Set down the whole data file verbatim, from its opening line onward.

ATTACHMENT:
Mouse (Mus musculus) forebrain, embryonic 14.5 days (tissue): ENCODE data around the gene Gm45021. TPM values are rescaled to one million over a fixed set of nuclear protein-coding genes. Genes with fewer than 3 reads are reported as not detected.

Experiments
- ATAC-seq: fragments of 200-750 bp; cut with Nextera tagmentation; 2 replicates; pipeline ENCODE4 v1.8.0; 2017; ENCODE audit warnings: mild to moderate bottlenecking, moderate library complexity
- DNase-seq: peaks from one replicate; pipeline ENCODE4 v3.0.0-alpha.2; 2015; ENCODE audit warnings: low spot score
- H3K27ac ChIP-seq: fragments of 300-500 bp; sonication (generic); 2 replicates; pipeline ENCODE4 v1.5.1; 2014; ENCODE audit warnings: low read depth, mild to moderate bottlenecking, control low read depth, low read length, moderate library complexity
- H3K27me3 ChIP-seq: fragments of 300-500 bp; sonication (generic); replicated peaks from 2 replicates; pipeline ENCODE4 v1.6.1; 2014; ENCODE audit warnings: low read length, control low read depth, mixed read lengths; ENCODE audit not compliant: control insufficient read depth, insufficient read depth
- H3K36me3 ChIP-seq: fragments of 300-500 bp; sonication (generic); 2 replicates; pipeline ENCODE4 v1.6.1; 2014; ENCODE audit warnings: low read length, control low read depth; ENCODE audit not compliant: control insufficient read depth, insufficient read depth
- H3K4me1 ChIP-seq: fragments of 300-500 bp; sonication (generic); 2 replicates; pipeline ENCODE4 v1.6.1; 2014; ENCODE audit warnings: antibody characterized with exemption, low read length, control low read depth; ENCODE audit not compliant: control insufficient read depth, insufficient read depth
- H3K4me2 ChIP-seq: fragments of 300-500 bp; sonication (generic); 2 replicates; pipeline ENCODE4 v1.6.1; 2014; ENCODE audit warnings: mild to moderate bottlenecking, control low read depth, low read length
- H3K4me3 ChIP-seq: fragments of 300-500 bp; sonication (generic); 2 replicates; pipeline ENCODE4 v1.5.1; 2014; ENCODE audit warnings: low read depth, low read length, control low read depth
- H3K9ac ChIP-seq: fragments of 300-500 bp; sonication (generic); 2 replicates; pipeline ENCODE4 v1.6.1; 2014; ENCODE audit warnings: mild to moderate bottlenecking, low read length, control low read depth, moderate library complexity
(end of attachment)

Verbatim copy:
Mouse (Mus musculus) forebrain, embryonic 14.5 days (tissue): ENCODE data around the gene Gm45021. TPM values are rescaled to one million over a fixed set of nuclear protein-coding genes. Genes with fewer than 3 reads are reported as not detected.

Experiments
- ATAC-seq: fragments of 200-750 bp; cut with Nextera tagmentation; 2 replicates; pipeline ENCODE4 v1.8.0; 2017; ENCODE audit warnings: mild to moderate bottlenecking, moderate library complexity
- DNase-seq: peaks from one replicate; pipeline ENCODE4 v3.0.0-alpha.2; 2015; ENCODE audit warnings: low spot score
- H3K27ac ChIP-seq: fragments of 300-500 bp; sonication (generic); 2 replicates; pipeline ENCODE4 v1.5.1; 2014; ENCODE audit warnings: low read depth, mild to moderate bottlenecking, control low read depth, low read length, moderate library complexity
- H3K27me3 ChIP-seq: fragments of 300-500 bp; sonication (generic); replicated peaks from 2 replicates; pipeline ENCODE4 v1.6.1; 2014; ENCODE audit warnings: low read length, control low read depth, mixed read lengths; ENCODE audit not compliant: control insufficient read depth, insufficient read depth
- H3K36me3 ChIP-seq: fragments of 300-500 bp; sonication (generic); 2 replicates; pipeline ENCODE4 v1.6.1; 2014; ENCODE audit warnings: low read length, control low read depth; ENCODE audit not compliant: control insufficient read depth, insufficient read depth
- H3K4me1 ChIP-seq: fragments of 300-500 bp; sonication (generic); 2 replicates; pipeline ENCODE4 v1.6.1; 2014; ENCODE audit warnings: antibody characterized with exemption, low read length, control low read depth; ENCODE audit not compliant: control insufficient read depth, insufficient read depth
- H3K4me2 ChIP-seq: fragments of 300-500 bp; sonication (generic); 2 replicates; pipeline ENCODE4 v1.6.1; 2014; ENCODE audit warnings: mild to moderate bottlenecking, control low read depth, low read length
- H3K4me3 ChIP-seq: fragments of 300-500 bp; sonication (generic); 2 replicates; pipeline ENCODE4 v1.5.1; 2014; ENCODE audit warnings: low read depth, low read length, control low read depth
- H3K9ac ChIP-seq: fragments of 300-500 bp; sonication (generic); 2 replicates; pipeline ENCODE4 v1.6.1; 2014; ENCODE audit warnings: mild to moderate bottlenecking, low read length, control low read depth, moderate library complexity